Its been a great opportunity this year for holiday celebrations to look for a global recipe that might fit or enhance the festive meal. Well, Belarus coincided with Passover and I found one for a Byelorussian Kolduny Potato Pancake stuffed with ground meat. I did have some ground beef in the fridge
I followed the directions for the pancakes exactly, using a grinder to make the potato “batter” and, although it was smooth, I could not “form” the batter into pancakes with the amount of flour recommended. I was hesitant to add that much more flour so I altered the cooking method, finishing all the pancakes in the pan on one side, flipping them, and added the meat patties. I covered the patty with the cooked side of the second pancake, then flipped the whole stuffed pancake. They were finished off in the oven and kept in the warming drawer until the meal.
Additions/Omissions: did not use the ground chicken so doubled the beef, chicken would have added more moisture to the patty
Taste Test: I obviously had some difficulty with this recipe, using ground chicken might have helped with the juiciness of the patty, but the recipe was scaled down so it is possible that the consistency issues of the pancakes resulted from this adjustment. I do not think that the ratio of flour to potato batter worked well here. All in all, the overall taste wasn’t bad, but I would probably look for a different recipe, if I ever made this again.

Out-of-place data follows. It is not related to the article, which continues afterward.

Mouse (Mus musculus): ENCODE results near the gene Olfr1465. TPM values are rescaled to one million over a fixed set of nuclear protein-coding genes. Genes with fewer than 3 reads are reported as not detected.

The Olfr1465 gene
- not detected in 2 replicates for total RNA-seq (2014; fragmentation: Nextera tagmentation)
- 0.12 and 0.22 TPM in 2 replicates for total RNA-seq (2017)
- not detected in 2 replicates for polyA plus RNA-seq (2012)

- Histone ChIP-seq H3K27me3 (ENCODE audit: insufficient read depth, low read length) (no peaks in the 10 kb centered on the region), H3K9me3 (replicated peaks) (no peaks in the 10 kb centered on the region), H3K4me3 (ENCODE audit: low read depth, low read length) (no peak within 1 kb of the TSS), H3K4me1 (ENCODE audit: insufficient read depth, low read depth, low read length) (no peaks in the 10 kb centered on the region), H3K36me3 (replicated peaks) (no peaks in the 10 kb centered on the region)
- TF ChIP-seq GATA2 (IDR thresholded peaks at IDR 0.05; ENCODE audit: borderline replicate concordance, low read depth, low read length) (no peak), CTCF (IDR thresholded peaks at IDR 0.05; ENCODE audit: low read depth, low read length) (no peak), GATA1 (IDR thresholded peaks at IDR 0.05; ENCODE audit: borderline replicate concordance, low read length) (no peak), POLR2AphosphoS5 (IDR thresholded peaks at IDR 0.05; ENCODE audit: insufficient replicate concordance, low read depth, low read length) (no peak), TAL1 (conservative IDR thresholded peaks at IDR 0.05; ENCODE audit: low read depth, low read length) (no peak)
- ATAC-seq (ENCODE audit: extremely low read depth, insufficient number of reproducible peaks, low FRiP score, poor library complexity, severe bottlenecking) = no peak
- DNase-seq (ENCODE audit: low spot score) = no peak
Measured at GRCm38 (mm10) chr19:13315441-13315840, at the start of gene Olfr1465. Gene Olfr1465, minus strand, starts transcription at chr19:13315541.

Zip Facts about Belarus:
- Called Belarus since the 12th C, Belarus has fought hard for its independence, from its Russian takeover in the 18th C, its 1918 independent Belarusan Democratic Republic declaration, overthrown again to become the Belarussian Soviet Socialist Republic, which joined the Soviet Union in 1922 and seceded in 1991
- In Belarus, rites of passage into adulthood include graduations from high school and from college and entry into military service and are grandly celebrated
- Many popular Belarusan dishes are made with potatoes, which are plentiful and can be prepared in a great variety of ways. Hot borscht (originally from Ukraine) which is a traditional soup of beetroot and cabbage, is served as a first course in the winter months, and a cold dish in warmer weather
- Both Christmas and Easter are very important holidays in Belarus and are celebrated traditionally with food, performances, and religious services. Christmas (Kolady) starts with a special meal on Christmas Eve (Kootia) with a dozen or more Lenten dishes served in order, a portion of which is set aside for familial ancestors
- Belarusian straw weaving, an art form from the 17th and 18th C which created intricate figures and traditional animals presumably for nature worship, was revived in the mid 20th C by contemporary artists for more abstract expressions
Link to Recipe: https://theworldfrommykitchen.wordpress.com/belarus